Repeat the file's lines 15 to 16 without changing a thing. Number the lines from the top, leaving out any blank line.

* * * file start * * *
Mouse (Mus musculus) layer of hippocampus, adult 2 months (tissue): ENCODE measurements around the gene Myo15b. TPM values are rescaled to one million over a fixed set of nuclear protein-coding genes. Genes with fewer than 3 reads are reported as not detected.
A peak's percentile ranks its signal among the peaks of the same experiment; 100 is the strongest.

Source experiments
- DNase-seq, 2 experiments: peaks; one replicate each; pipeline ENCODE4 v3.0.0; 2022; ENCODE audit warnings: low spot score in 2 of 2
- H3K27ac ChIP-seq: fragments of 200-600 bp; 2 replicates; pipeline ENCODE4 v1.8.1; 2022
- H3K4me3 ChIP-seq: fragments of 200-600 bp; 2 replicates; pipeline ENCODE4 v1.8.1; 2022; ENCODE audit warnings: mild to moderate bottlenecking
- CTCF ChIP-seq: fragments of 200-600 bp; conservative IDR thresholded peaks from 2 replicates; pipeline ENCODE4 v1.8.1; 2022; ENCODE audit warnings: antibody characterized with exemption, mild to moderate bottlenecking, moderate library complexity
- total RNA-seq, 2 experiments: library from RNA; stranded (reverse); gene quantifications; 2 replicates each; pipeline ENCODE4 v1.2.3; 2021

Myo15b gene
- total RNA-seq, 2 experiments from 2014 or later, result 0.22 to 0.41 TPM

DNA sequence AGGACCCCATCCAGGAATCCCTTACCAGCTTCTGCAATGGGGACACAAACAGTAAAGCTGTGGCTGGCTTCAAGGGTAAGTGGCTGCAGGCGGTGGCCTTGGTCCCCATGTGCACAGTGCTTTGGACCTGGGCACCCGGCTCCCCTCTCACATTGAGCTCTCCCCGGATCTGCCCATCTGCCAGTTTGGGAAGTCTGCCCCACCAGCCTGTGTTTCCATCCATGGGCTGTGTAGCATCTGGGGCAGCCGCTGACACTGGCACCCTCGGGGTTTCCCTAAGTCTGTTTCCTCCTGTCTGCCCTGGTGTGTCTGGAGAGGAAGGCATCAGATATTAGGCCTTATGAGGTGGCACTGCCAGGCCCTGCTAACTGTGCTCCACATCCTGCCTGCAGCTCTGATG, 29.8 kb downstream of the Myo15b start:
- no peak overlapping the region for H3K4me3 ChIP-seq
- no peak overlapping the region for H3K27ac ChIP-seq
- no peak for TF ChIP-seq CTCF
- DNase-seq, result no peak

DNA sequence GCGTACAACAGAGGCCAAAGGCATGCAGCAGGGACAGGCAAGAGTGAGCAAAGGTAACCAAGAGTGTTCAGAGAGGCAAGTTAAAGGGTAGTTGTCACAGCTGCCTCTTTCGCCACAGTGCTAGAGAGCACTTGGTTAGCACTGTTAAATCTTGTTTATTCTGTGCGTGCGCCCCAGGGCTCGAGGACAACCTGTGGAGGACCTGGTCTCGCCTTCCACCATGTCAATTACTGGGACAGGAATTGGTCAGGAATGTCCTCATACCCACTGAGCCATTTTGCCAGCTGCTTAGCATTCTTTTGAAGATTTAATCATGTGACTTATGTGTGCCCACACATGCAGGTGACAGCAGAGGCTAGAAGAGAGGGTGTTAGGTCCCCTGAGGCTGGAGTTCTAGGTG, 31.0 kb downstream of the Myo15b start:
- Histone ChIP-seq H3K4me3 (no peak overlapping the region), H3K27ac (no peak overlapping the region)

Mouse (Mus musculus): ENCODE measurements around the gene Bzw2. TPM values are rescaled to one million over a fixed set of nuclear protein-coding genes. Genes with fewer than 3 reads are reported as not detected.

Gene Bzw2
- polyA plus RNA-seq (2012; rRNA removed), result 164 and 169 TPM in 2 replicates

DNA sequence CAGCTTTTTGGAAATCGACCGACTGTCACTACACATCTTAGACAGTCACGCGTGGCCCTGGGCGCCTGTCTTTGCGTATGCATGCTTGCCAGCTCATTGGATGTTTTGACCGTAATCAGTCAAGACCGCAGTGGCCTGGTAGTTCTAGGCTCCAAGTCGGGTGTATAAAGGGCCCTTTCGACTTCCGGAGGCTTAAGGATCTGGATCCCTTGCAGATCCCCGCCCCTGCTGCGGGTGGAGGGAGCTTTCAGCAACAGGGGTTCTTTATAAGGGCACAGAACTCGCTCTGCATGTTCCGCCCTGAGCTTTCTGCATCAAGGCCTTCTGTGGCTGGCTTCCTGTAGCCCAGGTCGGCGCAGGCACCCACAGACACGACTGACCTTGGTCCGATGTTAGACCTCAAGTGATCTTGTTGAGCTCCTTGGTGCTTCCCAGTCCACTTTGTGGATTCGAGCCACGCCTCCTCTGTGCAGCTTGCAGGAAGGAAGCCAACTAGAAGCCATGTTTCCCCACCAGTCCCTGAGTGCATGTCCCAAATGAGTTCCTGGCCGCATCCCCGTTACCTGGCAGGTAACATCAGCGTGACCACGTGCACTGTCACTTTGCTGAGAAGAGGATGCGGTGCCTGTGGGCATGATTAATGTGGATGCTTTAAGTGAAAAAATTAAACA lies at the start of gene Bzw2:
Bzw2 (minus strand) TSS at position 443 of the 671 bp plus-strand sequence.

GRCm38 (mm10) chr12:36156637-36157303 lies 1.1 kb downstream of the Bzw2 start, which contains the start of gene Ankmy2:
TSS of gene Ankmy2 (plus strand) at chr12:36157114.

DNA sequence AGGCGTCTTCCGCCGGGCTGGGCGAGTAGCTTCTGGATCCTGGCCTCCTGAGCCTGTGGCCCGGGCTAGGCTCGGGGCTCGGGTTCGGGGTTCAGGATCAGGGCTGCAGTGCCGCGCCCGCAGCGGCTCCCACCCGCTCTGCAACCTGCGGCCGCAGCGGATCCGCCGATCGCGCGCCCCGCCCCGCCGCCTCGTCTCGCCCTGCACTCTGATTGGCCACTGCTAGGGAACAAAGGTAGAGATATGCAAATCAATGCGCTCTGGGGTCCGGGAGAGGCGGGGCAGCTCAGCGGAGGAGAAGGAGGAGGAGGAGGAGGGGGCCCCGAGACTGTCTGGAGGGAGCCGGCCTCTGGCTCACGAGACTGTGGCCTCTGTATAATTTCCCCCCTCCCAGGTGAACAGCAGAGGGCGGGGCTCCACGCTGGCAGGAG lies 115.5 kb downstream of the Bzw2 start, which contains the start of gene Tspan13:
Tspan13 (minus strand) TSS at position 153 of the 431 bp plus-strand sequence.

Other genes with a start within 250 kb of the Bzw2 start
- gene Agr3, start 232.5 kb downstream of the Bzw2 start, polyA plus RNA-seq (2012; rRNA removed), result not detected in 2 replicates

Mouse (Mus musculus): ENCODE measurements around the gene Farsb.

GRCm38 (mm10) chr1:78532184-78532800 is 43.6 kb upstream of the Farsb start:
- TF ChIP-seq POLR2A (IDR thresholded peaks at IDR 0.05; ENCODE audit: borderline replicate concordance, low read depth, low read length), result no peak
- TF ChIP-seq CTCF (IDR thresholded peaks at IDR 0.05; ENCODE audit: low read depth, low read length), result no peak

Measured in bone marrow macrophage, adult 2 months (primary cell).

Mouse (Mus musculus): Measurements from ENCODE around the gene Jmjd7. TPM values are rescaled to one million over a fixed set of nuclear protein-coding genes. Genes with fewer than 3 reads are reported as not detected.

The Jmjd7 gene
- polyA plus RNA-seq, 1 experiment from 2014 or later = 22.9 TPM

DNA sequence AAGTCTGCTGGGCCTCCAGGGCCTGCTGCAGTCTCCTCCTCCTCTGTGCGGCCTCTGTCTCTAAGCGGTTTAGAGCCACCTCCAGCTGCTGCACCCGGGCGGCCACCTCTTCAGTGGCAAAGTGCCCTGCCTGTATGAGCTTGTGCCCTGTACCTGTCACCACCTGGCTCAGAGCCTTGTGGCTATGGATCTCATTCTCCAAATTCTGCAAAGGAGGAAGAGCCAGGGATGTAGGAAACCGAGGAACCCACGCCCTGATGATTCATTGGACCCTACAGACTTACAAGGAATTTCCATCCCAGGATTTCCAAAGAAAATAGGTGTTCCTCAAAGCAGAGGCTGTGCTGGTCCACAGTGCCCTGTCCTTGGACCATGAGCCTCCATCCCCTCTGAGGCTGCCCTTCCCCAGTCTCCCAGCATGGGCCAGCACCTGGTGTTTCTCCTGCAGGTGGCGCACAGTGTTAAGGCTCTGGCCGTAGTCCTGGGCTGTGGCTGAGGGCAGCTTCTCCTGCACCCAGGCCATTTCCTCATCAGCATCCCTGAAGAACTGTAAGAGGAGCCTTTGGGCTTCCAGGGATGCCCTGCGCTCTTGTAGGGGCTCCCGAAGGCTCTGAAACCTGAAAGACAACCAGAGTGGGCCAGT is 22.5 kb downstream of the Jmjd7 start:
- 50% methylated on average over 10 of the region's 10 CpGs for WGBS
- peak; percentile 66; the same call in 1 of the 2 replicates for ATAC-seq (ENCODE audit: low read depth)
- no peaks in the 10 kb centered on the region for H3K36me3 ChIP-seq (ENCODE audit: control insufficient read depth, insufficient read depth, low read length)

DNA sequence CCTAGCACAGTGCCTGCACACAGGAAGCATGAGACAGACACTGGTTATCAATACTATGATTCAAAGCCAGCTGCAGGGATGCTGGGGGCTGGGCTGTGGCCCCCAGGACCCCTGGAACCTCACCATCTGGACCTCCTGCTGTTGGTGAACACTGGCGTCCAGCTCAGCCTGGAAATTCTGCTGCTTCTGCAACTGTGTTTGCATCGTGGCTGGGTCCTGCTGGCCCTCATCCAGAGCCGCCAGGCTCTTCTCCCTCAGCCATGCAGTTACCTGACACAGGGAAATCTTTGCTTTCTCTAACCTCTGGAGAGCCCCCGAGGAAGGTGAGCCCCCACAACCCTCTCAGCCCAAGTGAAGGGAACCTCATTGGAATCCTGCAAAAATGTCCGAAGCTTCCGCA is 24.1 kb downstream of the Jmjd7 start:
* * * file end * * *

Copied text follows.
- DNase-seq, result no peak

DNA sequence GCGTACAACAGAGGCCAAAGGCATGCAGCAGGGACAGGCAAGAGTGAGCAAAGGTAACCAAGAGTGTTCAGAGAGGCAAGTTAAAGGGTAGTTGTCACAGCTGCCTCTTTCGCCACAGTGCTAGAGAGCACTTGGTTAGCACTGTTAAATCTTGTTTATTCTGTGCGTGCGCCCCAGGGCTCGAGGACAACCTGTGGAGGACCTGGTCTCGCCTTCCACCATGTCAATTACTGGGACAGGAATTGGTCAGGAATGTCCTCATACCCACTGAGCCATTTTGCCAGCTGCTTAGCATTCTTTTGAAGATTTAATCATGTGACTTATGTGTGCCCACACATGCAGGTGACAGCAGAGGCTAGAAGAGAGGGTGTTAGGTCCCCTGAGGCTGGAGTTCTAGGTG, 31.0 kb downstream of the Myo15b start: